The submitted information is thus moderated to avoid any political or ideological drift. … Each moderator has to vote individually on the articles based on their relevancy to the news and their originality.” AgoraVox publishes around 75 percent of all submitted articles, clearly performing a traditional gate-keeping role. Many blogs are mainly personal and only 34 percent of US bloggers consider their blogs a form of journalism, where they collect, analyse, interpret or comment on current events to wide audiences and in this way perform the very same social function usually associated with institutionalised media.
 
Some are serious journalistic endeavours : the popular American blog Huffington Post, which has had many scoops and has broken many important news stories, is bankrolling a group of investigative journalists to look at stories about the nation’s economy. This will help keep in work professional investigative reporters who were laid-off by crisis-stricken newspapers. Finally, let us mention a third new notion of media : media-like activities performed by new intermediaries (search engines, Internet service providers or content aggregators.) Search engines are information services of enormous importance.
 
They also assume direct journalistic functions, as in the case of Google News, a computer-generated news site, updated every 15 minutes, that aggregates headlines from more than 4,500 English-language news sources worldwide, groups similar stories together and displays them according to each reader’s personalised interests. The articles are selected and ranked by computers that evaluate, among other things, how often and on what sites a story appears online, but also on the basis of freshness, location, relevance and diversity. Media-like activities are also undertaken by Internet service-providers, user-generated content sites, website administrators, i.e. all those who mediate between the provider and receiver of content and may have the ability to act as gate-keepers and potentially interfere with the flow of information.
 
Terms of Service and Acceptable Use Policies between Internet Service Providers and users contain a vast array of rules pertaining to content and expression on the Internet. This invests ISPs with an almost regulatory function and gives ISP rules a media law-like effect. US-based ISPs are very particular about intellectual property rights and privacy, whereas Europe-based ISPs tend to restrict more areas of content and behaviour and to forbid anonymity. Website administrators moderate content to remove illegal or what they consider inappropriate content, again performing a gate-keeping function that is not covered by any legal regulation.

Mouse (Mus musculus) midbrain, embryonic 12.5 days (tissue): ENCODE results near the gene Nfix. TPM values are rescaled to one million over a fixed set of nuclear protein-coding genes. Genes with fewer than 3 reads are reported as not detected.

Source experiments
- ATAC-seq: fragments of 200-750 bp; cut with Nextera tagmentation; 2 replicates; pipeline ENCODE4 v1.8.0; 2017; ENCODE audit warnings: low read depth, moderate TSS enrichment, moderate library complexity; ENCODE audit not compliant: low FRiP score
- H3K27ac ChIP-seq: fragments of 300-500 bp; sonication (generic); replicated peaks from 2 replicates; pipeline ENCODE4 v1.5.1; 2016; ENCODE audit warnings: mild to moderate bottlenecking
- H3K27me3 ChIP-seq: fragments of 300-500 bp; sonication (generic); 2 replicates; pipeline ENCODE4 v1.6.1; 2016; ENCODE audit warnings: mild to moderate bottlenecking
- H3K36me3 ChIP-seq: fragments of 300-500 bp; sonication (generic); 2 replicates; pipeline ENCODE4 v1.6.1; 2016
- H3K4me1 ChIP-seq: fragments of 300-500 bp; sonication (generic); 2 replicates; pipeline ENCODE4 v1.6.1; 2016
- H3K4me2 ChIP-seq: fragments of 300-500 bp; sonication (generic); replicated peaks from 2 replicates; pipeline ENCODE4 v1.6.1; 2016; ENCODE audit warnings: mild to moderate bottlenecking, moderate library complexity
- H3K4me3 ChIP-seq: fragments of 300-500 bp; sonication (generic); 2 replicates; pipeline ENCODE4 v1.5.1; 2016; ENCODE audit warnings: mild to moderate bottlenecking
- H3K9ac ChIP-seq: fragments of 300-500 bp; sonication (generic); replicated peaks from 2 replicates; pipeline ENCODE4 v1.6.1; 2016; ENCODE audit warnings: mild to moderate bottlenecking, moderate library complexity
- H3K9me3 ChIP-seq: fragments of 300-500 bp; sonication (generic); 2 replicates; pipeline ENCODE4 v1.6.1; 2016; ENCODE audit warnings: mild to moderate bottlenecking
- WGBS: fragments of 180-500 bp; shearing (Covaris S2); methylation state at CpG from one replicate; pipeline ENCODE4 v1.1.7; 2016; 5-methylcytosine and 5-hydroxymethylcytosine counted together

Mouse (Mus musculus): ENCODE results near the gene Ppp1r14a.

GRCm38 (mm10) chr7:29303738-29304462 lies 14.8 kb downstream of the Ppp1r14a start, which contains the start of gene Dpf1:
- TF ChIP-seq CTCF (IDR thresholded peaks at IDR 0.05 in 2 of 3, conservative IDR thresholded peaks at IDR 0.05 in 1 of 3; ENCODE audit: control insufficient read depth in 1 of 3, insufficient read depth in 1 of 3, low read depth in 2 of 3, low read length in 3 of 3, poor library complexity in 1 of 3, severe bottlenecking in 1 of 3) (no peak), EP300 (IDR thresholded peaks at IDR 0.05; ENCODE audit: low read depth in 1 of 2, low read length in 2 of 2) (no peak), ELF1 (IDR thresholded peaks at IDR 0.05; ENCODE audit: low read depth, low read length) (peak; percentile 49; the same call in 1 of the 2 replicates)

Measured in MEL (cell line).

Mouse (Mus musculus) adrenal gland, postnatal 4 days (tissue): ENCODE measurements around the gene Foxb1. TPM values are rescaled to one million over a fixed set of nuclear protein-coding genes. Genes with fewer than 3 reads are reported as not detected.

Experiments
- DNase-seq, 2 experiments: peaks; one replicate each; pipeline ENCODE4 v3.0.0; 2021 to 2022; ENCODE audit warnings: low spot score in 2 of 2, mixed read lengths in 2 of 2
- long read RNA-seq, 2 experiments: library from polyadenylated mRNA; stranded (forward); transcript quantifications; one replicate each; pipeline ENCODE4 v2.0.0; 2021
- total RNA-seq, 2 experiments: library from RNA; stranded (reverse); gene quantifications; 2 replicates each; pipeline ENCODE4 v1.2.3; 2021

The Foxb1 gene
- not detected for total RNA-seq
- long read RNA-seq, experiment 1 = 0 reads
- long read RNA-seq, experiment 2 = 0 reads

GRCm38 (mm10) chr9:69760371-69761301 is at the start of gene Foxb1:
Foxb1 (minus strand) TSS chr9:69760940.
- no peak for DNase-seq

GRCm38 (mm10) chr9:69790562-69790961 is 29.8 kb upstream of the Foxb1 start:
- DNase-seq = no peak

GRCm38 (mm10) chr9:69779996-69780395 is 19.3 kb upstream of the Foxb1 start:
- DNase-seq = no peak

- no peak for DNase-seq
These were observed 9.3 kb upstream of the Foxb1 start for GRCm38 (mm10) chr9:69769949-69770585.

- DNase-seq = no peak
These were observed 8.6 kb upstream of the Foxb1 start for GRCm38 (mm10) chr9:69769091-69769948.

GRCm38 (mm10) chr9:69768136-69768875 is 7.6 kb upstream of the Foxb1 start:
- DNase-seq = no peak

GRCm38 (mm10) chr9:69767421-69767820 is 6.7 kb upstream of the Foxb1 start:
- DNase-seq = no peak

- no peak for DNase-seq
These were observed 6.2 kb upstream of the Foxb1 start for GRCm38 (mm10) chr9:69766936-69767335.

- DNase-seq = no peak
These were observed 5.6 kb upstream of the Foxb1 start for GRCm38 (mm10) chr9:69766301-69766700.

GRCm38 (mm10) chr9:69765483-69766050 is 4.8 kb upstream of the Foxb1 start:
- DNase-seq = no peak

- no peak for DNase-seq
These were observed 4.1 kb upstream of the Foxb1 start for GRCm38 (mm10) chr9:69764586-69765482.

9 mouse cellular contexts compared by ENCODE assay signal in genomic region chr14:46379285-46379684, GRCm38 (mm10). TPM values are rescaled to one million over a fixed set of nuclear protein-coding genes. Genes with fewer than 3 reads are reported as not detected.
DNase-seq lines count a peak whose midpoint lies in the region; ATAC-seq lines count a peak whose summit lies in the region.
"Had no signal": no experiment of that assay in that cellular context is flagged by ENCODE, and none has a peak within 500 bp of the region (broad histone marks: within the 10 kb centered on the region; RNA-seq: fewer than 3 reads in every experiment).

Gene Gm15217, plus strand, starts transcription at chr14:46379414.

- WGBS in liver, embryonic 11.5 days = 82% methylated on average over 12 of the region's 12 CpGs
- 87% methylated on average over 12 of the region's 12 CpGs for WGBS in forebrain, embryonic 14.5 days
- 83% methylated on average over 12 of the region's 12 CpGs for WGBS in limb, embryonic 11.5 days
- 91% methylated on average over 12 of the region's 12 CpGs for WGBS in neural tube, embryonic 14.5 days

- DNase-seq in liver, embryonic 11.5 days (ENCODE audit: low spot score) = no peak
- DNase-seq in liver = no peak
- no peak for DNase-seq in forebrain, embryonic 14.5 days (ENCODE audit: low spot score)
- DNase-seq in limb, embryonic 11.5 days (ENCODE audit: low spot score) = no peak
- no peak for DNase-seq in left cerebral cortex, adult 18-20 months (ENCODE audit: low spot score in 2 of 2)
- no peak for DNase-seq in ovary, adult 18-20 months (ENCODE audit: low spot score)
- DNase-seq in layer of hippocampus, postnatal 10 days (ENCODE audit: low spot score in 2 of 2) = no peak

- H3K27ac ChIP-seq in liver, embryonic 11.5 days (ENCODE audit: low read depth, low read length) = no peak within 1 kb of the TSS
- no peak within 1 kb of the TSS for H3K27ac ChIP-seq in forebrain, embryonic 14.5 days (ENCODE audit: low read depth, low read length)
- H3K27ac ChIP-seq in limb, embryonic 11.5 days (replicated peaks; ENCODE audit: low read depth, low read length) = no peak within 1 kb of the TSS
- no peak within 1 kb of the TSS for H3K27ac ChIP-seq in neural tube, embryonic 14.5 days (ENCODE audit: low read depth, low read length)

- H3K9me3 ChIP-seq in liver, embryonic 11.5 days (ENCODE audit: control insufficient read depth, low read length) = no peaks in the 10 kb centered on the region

With all this, we are entering a new world : one of disintermediation (when millions of new information and content creators can reach receivers directly), but also of new intermediation : with new filters between the two. It is an exciting new world,) but also a terra incognita, where our traditional ways of obtaining information and understanding of the world around us are supplemented or replaced by entirely new ones. We do not know if they deserve our trust, but we find them everywhere and so we have to learn how to use them. International bodies such as the Council of Europe have a long tradition of setting standards for protecting freedom of speech.
 
The Council of Europe has for some years now been updating its standardsetting texts to make them relevant in the new technological circumstan ces. However, a more general appro - ach is needed. To discuss these new dev elopments in the way citizens can acc ess (but also create and share) information today, the Council is holding a ministerial conference in Reykjavik on May 28-29. The conference will debate these new notions of media and what kind of response governments must put in place to protect, if necessary, freedom of expression and information.
 
Beyond questions such as whether existing regulations can apply to new media, or whether governments and international bodies must develop specific new regulations to pro - tect hu man rights, the conference will be a first step towards the development of a new concept of public policy in the field of the media and new communication services. A concept that will be adequate to the new social communication environment emerging to - day, and will ensure that individual and societal needs will continue to be met and human rights will continue to be safeguarded in the new media universe.





Palmarès



Partenaires